Regardless of how It Comes at Night plays in the long run -- and with more than $6 million at the box office and the kind of mixed reviews a risky, director-driven drama should provoke, it's a win for anyone in the art-as-commerce business -- Shults is going back to work. After Krisha blew up at SXSW, calls poured in from Hollywood. "What I didn't want was to get swallowed by that and fall into the bullshit. I was very paranoid about that." When it came time to pick an agent, he called friend and director David Lowery (Pete's Dragon), who encouraged him to sign at the major William Morris Entertainment agency, where Lowery and Shults' pal Robert Eggers (The Witch) both found representation after making the leap with indie hits.
Having friends by your side when you jump to the big leagues is great, but Hollywood's still Hollywood, even for filmmakers from Orlando. The first thing Shults heard from his agent is exactly what you think he heard from his agent. "They're like, 'We'll get you a Marvel movie. Let's do it.' It's like, no. He's like 'Star Wars would be amazing.' It's like, no, I don't think it would."
Everyone quickly got on the same page, Shults says, because he's a commercial artist who wants to make movies he deeply believes in. It's possible, he says, to make the shit you want to make, as long as you have the right people (he does now), you're willing to be vulnerable (have you seen his movies?), and know when to turn down the money. But he also needs money. He needs to survive. His place in Orlando won't pay for itself. He intends to make more movies. He could make someone else's movie. Hell, he could direct a television show -- it's all the rage.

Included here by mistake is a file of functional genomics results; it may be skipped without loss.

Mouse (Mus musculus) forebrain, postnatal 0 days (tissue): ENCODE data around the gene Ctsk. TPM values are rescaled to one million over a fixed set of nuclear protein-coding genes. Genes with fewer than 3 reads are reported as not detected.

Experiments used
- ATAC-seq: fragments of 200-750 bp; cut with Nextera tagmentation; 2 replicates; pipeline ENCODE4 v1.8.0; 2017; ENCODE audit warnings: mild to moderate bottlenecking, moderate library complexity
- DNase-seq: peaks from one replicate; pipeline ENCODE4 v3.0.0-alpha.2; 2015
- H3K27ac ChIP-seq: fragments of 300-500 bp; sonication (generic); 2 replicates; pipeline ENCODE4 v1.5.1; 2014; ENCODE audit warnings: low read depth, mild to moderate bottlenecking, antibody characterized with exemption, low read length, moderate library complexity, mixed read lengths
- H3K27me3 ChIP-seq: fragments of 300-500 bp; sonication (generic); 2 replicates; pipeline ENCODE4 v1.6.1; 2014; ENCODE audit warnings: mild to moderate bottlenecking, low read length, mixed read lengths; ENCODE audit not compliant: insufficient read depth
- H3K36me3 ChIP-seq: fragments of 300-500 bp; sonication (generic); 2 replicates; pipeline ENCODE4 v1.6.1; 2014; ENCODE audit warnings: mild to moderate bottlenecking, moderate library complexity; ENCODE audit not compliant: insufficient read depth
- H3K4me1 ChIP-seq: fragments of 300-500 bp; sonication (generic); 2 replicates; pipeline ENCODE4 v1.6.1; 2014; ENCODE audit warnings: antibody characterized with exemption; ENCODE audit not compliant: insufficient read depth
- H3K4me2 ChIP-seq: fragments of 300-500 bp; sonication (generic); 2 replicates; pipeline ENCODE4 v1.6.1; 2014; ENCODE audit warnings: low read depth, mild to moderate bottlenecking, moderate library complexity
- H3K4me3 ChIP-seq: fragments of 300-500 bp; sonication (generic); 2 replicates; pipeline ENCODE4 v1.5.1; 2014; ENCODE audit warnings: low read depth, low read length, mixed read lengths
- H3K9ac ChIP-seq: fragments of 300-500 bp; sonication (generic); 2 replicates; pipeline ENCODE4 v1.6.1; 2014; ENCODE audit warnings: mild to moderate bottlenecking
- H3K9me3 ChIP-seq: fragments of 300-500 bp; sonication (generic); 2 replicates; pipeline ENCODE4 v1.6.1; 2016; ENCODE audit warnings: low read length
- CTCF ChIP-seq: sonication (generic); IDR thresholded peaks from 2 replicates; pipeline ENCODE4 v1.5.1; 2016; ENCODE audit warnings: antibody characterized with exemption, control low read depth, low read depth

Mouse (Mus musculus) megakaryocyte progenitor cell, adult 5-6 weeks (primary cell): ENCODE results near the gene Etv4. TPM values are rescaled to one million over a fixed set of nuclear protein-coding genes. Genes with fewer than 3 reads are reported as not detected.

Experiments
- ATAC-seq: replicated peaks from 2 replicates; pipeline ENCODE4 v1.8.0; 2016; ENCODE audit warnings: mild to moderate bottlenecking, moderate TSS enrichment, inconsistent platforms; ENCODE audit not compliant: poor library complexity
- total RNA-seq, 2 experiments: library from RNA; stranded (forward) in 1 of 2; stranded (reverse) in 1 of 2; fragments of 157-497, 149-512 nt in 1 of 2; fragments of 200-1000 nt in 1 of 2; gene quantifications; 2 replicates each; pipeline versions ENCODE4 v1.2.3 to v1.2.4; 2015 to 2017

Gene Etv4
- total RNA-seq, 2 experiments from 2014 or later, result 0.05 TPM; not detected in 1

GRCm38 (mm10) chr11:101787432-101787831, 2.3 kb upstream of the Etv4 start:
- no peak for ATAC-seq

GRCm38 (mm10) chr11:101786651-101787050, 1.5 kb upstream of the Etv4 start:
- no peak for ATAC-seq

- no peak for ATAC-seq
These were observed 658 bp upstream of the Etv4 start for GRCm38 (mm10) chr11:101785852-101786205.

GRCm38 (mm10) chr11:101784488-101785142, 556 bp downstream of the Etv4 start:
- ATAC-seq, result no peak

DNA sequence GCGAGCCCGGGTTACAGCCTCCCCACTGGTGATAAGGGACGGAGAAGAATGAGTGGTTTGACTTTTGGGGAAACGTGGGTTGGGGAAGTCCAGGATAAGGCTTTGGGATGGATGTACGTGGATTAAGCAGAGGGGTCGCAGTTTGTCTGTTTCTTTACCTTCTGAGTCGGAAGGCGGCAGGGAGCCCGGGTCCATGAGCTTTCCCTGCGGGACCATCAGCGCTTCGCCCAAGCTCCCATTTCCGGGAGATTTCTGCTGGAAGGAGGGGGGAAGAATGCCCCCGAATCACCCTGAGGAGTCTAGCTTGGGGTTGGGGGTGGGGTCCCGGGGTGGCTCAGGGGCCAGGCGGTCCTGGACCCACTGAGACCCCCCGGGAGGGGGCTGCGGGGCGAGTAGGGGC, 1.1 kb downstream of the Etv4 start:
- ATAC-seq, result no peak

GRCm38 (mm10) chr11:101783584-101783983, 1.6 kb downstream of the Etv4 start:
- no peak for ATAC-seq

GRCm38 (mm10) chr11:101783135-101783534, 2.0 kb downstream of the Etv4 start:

"I'm open to whatever. My agent sent me a ton of scripts. I'm reading scripts, like interested in TV or whatever. Directing is fun. If I get a script that I love and I believe in and I can stay behind the camera, stay fresh and use my craft and hopefully make a story."
To be 28 and hungry and thoughtful and wounded and driven and troubled and empathetic to a colossally screwed up world and hopeful that art can make a difference to someone, somewhere is a load to bear. Shults believes he can get it done, and if he gave me reason to follow into whatever murky territory he's willing to venture, it was his mantra-like reminder that movies like Krisha, It Comes at Night, and whatever else he sets out to do need to be authentic, paycheck be damned.
"I've got to believe in it and believe I need to do this," he says, "because our world doesn't need more shit."
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